Section: Judiciary

Maldives state ready to kill Humam, and a way of life

HumamDeath

by Azra Naseem

In the early hours of the morning on the 19th day of Ramadan, as most of the country slept, the Maldives Supreme Court upheld the verdict by lower courts to kill Hussein Humam Ahmed. The 22-year-old man was convicted of killing MP Dr Afrasheem Ali on 2 October 2012 in a trial laden with irregularities.

Regulations introduced recently say the sentence must be carried out within 30 days. Umar Naseer, Home Minister until a sudden resignation on Tuesday this week, has said the State is now ready to kill by hanging - the only thing missing was someone’s neck to put the noose around and squeeze the life out of. The Supreme Court delivered that last night in the shape of Humam.

Humam’s killing will be the first in the Maldives since 1953, even then a rare thing. Moroccan traveller Ibn Batuta wrote of the Maldives in the 14th Century:

The inhabitants of the Maldive islands are honest and pious people, sincere in good faith and of a strong will…In body they are weak and have no aptitude for combat or for war, and their arms their prayers. One day in this country, I ordered the right hand of a robber to be cut off; upon which many of the natives in the hall of audience fainted away.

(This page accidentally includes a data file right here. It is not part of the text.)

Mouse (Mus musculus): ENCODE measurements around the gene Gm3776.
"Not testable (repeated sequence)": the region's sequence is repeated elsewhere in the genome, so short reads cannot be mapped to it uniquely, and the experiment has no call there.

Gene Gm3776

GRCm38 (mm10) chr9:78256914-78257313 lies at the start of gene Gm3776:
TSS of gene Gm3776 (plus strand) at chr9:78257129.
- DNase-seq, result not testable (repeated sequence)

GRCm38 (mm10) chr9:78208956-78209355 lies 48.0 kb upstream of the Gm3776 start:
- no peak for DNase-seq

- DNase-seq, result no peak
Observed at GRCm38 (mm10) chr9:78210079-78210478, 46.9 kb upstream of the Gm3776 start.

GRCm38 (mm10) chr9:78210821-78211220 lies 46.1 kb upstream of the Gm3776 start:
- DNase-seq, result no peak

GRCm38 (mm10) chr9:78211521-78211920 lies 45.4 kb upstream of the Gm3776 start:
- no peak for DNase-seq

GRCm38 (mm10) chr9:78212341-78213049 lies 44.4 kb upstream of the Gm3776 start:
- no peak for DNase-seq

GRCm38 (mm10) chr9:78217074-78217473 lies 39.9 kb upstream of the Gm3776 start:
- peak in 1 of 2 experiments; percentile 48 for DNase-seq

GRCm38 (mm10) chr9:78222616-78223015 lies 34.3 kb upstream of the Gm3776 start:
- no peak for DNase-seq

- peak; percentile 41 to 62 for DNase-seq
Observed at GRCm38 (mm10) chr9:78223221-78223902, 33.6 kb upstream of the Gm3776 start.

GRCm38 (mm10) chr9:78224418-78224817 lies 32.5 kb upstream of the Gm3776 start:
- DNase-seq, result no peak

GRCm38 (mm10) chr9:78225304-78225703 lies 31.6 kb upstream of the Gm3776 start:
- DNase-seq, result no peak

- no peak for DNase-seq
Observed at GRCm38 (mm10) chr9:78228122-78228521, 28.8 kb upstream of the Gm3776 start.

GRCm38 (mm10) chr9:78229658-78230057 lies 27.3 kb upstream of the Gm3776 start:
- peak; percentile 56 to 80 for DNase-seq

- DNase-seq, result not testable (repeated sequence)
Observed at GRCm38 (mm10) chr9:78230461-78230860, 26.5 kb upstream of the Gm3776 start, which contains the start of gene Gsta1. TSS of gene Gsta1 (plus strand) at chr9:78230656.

Today’s Maldives could not be more different. Crime is rife. Murders are commonplace. Stabbings are almost a daily occurrence. Robbery is regular. Corruption is widespread. Deception is natural. Violence is culture.

Something has gone seriously awry with the society’s moral compass.

Dr Afrasheem’s murder was one of the most brutal and violent the country had ever seen. Afrasheem left behind young children, a wife, parents, siblings. They all deserve justice, like everyone else. But there’s too much doubt about whether or not Humam is his killer. Afrasheem’s murder was a contract killing, that much everyone agrees on. Did Humam do it? If he did, who gave the orders? His conviction is based on confessions, retracted as many times as they were given. The legal apparatus will not let a psychiatrist judge his state of mind despite an insanity plea.